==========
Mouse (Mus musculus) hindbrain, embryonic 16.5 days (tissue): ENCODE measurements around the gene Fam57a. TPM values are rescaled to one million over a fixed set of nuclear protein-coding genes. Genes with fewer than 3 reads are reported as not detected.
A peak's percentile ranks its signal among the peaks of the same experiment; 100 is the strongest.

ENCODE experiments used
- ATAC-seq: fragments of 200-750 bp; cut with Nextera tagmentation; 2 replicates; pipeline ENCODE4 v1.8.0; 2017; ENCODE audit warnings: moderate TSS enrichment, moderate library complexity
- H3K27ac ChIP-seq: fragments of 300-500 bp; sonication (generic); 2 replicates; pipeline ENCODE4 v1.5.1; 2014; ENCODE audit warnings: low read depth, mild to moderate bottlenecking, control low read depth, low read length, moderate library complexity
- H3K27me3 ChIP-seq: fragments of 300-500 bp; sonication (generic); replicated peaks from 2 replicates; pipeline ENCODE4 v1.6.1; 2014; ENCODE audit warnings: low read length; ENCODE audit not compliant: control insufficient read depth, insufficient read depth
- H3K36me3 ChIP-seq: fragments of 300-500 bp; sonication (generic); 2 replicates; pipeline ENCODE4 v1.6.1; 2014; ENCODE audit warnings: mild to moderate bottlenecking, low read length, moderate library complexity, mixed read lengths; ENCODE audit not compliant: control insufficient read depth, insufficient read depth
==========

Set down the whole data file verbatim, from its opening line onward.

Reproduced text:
Mouse (Mus musculus) hindbrain, embryonic 16.5 days (tissue): ENCODE measurements around the gene Fam57a. TPM values are rescaled to one million over a fixed set of nuclear protein-coding genes. Genes with fewer than 3 reads are reported as not detected.
A peak's percentile ranks its signal among the peaks of the same experiment; 100 is the strongest.

ENCODE experiments used
- ATAC-seq: fragments of 200-750 bp; cut with Nextera tagmentation; 2 replicates; pipeline ENCODE4 v1.8.0; 2017; ENCODE audit warnings: moderate TSS enrichment, moderate library complexity
- H3K27ac ChIP-seq: fragments of 300-500 bp; sonication (generic); 2 replicates; pipeline ENCODE4 v1.5.1; 2014; ENCODE audit warnings: low read depth, mild to moderate bottlenecking, control low read depth, low read length, moderate library complexity
- H3K27me3 ChIP-seq: fragments of 300-500 bp; sonication (generic); replicated peaks from 2 replicates; pipeline ENCODE4 v1.6.1; 2014; ENCODE audit warnings: low read length; ENCODE audit not compliant: control insufficient read depth, insufficient read depth
- H3K36me3 ChIP-seq: fragments of 300-500 bp; sonication (generic); 2 replicates; pipeline ENCODE4 v1.6.1; 2014; ENCODE audit warnings: mild to moderate bottlenecking, low read length, moderate library complexity, mixed read lengths; ENCODE audit not compliant: control insufficient read depth, insufficient read depth